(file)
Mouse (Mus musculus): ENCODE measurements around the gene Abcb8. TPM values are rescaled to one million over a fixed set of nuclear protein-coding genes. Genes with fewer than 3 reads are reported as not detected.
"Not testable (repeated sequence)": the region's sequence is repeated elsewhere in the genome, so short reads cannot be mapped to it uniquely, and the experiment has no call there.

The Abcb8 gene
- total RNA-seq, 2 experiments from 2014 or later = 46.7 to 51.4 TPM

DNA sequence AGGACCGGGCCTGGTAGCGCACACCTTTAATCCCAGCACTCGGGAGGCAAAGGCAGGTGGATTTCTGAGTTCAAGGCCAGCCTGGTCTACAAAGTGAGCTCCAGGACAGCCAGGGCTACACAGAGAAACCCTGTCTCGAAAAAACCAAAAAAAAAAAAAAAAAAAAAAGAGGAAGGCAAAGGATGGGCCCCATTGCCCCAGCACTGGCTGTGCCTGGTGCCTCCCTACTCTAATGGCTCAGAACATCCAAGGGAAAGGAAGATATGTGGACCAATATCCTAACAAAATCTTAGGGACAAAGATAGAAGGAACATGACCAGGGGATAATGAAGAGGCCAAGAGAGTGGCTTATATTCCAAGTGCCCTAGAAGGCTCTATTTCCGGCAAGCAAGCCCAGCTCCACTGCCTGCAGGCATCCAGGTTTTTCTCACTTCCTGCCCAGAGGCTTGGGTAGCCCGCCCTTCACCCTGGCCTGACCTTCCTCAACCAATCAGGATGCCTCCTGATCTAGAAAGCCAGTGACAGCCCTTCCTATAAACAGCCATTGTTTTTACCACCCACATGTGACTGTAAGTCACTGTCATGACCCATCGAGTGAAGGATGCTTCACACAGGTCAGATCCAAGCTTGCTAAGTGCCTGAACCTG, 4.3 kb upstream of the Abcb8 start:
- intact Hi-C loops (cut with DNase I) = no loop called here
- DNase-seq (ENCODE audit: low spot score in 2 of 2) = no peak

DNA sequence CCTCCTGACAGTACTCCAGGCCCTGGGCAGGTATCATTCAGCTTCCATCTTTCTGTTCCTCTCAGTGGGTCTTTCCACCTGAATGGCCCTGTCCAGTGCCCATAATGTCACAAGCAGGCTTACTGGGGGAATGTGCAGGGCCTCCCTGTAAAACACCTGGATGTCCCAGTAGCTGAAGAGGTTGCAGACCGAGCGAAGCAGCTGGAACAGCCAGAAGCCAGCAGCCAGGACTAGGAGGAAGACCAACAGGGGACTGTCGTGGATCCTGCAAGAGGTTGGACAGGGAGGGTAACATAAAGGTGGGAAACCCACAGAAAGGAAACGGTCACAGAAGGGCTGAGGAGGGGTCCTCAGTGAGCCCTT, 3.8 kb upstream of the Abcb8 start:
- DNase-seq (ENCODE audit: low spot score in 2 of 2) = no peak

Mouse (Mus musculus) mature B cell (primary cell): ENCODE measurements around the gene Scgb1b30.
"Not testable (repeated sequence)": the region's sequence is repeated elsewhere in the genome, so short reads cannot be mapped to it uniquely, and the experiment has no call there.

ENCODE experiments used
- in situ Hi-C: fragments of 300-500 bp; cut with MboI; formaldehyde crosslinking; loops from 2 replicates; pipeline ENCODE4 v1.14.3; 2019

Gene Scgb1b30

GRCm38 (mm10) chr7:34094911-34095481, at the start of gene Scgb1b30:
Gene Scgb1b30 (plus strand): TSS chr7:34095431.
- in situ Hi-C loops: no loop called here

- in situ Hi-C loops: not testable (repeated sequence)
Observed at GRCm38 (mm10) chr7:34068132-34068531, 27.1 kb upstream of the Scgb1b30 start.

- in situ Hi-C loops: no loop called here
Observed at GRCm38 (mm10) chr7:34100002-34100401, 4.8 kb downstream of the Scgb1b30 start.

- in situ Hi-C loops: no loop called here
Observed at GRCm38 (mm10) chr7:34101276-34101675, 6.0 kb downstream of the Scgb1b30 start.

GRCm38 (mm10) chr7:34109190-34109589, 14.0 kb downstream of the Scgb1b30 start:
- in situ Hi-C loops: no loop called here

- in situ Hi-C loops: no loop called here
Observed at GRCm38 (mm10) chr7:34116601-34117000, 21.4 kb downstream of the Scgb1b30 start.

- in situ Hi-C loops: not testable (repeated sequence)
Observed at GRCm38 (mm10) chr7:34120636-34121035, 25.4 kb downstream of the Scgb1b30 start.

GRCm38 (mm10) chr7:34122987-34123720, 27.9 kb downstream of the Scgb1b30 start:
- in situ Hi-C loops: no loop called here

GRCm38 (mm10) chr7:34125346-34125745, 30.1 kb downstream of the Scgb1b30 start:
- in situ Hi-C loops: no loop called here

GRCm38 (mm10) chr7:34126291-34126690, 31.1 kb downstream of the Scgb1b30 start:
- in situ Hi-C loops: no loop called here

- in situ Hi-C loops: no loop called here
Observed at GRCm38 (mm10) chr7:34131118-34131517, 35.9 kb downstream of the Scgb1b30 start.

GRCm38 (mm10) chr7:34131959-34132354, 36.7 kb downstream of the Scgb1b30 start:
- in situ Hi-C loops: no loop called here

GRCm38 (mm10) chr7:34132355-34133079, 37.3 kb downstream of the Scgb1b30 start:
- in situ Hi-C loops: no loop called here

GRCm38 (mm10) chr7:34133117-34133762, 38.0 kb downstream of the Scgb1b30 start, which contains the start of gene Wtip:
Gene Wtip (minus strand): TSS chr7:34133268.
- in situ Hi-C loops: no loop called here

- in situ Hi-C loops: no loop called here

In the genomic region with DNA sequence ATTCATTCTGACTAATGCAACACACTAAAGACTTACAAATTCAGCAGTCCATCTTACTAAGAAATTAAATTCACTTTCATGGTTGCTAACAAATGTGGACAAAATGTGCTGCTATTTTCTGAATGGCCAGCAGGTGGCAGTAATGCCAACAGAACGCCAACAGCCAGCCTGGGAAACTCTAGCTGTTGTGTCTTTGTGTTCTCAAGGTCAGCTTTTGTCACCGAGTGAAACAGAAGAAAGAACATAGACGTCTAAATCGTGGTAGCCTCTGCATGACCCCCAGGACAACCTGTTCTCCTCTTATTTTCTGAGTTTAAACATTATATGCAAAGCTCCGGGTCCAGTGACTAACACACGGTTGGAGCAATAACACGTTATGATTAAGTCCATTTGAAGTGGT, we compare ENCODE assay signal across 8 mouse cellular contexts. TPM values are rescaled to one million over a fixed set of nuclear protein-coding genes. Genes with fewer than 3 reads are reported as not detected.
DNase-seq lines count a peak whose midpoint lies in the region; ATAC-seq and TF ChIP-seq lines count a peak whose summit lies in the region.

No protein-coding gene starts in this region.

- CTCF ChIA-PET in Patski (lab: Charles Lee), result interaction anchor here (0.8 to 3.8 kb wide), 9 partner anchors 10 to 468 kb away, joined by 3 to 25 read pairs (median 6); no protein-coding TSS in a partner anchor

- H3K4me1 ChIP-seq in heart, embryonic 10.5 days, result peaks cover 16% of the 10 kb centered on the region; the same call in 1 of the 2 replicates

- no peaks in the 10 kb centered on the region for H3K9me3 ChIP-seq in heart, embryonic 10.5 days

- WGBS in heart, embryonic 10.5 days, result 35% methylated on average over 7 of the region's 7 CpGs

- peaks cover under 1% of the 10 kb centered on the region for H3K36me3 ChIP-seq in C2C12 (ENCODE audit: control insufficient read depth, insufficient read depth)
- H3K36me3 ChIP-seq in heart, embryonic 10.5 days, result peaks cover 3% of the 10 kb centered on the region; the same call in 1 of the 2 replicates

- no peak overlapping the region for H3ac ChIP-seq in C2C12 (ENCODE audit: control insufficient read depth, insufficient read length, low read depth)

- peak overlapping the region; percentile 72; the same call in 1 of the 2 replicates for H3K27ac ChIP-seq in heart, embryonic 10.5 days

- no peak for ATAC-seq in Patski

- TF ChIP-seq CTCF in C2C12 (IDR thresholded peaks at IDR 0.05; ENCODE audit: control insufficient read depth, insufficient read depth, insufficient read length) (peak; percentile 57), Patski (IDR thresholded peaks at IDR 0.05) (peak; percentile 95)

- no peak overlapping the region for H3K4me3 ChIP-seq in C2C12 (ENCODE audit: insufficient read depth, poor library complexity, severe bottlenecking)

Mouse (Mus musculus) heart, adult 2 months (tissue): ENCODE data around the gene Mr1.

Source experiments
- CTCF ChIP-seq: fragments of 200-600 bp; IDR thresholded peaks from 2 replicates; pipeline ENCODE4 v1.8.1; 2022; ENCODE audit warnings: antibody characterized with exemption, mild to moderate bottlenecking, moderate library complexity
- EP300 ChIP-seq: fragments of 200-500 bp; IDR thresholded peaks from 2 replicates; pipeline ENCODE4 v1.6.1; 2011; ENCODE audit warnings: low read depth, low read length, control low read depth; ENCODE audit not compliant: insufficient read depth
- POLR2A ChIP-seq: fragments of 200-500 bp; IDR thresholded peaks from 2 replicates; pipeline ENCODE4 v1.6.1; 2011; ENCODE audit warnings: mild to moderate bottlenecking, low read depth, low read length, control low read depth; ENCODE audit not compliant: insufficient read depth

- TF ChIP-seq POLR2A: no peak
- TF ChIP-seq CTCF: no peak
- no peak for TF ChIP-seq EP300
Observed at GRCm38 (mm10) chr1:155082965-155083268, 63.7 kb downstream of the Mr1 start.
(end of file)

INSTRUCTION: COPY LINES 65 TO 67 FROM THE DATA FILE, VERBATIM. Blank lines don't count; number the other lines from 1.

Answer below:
- TF ChIP-seq POLR2A: no peak
- TF ChIP-seq CTCF: no peak
- no peak for TF ChIP-seq EP300